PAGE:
Call for Contributions / Participation: Contesting Displacement in Urban Regeneration

Stuart Hodkinson s.n.hodkinson at
Mon Jan 19 15:00:43 GMT 2009

Please forward widely - apologies for cross-posting

2009 Conference of the Royal Geographical Society-Institute of British Geographers (RGS-IBG), 26-28 August 2009, Manchester


First Call for Contributions to following session:


The 'Right to Stay Put': Contesting Displacement in Urban Regeneration / Development Schemes


Sponsored by the Participatory Geographies Research Group


Session Organisers:


Chris Allen (Manchester Metropolitan University); Lee Crookes (University of Sheffield); Stuart Hodkinson (University of Leeds); Tom Slater (University of Edinburgh)


It is now 25 years since Chester Hartman first advanced the notion of the 'right to stay put' for lower income group struggles against gentrification.  Since then, gentrification and related processes of privatisation and marketisation have become integral to neoliberal urban strategies across the world. In Britain, 'state-led gentrification' (Davidson 2007) now impels urban regeneration schemes such as Housing Market Renewal (Allen 2008) and even the government's council housing modernisation programme 'Decent Homes'.  Despite this proliferation, academics have generally responded poorly to Hartman's call to arms.  Rather, as Slater observes (2006, 2008), gentrification research has generally lost its critical edge, and from some quarters gentrification has even been celebrated as beneficial to incumbent low-income groups (Freeman, 2006; Vigdor, 2002).  This is not our experience and with this session we seek to restore Hartman's principle to the heart of gentrification research by inviting contributions from activist geographers in the widest sense of the term (academics, teachers, housing professionals, campaigners, trade unionists and ordinary residents) to share and exchange their experiences, insights and methods to better defend people's 'right to stay put'.  In the spirit of making geography 'relevant' beyond the policy-academy complex, the session will have a practical orientation and welcomes submissions in a wide range of formats that offer reflections, stories, tactics, lessons and strategies for developing successful urban resistances.  The aims are to:  (1) share experiences and develop practical knowledges about what works in urban resistance;  (2) create an educational space for encounter and dialogue between those involved in similar critical work and activism;  and (3) start to develop an action research network and a knowledge/resource base for wider dissemination.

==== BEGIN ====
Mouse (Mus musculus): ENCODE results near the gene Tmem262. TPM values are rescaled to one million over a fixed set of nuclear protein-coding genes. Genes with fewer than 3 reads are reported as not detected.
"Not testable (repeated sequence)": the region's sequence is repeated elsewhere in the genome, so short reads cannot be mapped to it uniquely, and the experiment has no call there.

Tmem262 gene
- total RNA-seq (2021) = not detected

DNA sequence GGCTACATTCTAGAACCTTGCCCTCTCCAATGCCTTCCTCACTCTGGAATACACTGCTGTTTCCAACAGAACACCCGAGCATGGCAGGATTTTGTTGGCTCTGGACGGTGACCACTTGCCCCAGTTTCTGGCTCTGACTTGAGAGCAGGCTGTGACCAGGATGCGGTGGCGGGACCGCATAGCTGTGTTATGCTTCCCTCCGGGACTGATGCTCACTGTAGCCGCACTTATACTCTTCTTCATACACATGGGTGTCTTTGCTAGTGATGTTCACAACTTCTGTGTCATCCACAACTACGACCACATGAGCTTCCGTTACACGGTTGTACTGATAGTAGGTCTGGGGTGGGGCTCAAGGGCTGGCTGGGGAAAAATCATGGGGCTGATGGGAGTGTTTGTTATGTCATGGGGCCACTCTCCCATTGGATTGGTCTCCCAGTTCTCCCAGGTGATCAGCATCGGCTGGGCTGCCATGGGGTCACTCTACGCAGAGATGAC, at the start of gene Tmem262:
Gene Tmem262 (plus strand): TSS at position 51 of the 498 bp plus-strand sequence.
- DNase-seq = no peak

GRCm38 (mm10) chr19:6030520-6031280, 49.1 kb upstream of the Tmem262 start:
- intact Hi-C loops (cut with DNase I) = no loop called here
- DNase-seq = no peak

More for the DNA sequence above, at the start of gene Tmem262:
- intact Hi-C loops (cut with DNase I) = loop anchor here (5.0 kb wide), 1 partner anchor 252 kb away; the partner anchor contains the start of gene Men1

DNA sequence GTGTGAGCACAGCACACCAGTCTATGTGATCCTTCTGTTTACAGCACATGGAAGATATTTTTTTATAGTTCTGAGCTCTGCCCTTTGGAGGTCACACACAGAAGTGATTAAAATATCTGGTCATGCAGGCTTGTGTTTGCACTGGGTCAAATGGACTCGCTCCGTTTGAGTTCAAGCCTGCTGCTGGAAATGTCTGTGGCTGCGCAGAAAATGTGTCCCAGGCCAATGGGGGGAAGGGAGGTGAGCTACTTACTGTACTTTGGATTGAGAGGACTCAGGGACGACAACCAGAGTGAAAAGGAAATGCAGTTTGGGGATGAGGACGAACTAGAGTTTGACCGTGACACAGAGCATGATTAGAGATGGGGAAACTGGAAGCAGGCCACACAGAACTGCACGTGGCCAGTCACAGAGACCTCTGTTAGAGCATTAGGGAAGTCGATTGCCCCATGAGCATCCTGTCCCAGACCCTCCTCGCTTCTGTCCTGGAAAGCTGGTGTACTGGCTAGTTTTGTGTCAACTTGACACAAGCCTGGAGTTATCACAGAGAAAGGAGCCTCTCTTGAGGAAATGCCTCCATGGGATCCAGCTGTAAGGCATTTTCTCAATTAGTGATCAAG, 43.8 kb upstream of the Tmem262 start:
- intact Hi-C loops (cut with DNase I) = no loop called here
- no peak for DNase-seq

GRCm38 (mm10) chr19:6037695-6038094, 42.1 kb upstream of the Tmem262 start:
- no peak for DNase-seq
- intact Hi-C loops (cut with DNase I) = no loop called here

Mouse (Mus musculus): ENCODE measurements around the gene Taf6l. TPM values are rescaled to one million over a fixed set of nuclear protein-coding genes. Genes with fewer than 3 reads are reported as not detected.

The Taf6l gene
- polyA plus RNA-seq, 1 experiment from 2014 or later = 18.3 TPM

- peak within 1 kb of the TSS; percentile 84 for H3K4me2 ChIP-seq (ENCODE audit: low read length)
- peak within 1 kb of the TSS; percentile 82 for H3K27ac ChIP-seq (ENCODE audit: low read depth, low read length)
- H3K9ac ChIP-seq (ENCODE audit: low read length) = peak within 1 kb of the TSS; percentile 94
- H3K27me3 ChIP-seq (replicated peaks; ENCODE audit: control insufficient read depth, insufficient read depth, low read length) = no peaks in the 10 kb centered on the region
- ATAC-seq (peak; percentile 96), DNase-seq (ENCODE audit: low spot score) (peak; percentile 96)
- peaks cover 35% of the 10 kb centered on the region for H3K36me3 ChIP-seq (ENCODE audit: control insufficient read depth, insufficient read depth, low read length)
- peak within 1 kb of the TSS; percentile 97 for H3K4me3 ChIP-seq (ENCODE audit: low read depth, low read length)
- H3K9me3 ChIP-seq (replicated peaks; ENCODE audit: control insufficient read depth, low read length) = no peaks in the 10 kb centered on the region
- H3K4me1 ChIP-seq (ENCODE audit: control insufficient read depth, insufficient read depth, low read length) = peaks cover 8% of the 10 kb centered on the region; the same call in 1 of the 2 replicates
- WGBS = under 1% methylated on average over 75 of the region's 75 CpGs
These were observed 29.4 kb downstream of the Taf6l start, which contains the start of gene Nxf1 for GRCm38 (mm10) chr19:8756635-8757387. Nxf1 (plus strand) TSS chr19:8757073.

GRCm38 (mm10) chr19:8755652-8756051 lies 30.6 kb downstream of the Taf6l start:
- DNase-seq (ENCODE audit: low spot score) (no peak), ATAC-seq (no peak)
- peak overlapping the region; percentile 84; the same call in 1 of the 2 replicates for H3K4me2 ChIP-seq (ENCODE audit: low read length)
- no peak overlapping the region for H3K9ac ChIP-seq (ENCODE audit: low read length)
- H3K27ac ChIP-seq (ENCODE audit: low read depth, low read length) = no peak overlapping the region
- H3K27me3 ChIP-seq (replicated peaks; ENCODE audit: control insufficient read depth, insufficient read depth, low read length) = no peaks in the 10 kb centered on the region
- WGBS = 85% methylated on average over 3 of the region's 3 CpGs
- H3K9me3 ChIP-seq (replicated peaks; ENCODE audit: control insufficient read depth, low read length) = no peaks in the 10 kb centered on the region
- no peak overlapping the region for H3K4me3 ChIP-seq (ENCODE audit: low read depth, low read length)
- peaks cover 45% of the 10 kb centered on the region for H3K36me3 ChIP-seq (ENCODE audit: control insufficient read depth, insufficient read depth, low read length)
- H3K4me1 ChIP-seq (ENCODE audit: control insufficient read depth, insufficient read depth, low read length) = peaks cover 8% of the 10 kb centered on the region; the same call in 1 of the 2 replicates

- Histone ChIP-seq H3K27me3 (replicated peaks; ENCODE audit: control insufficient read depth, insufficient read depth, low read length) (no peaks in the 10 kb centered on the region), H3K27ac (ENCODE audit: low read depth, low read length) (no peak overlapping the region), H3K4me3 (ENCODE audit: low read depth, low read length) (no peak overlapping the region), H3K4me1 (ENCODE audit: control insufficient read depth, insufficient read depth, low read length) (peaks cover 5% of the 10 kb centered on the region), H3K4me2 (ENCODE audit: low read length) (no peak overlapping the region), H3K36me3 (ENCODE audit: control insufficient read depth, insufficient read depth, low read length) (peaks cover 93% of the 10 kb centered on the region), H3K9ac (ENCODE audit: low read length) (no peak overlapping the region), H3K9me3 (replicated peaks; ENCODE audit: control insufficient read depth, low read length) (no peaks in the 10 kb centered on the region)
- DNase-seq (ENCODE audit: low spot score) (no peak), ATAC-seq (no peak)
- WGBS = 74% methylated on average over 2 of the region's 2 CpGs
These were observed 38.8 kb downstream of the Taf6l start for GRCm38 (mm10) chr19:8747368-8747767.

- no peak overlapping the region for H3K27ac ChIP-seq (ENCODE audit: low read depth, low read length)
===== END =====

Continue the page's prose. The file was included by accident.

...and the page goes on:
We seek ideas for participation which address some or more of the following themes:


Grassroots knowledges about gentrification and resistance  

Examples of (un)successful individual or collective resistance

Developing strategies and tactics of urban resistance  

Power, counter-power, resources, methodological innovations

The planning system, public inquiries, community planning 

Legal challenges to evictions and Compulsory Purchase Orders 

Human rights issues with respect to land and home

Using the Freedom of Information Act and other research methods

Alternatives to gentrification / displacement / privatisation 

Implications of the new Homes and Communities Agency

Roles, responsibilities and experiences of academics and other educators in resistance 

Alliance building and creating a UK Right to the City movement


We want to hear from people who are interested in participating in the session in whatever way they can. Please send a proposal with title and short summary (250 words) for participation which should outline the following:


1.    Who you are and why you are interested in participating in the session


2.    What kind of involvement/experience you have with opposing gentrification


3.    Details of the contribution you would like to make to the session (example might include: show a film, give a short talk, tell a story, bring some visitors to participate or anything else you think would make a useful contribution to the debate)


4.    Details of the kinds of equipment (audio-visual, for example) or support you might need for your contribution 


Please send your proposals by the 15 February 2009 at the latest to L.Crookes at


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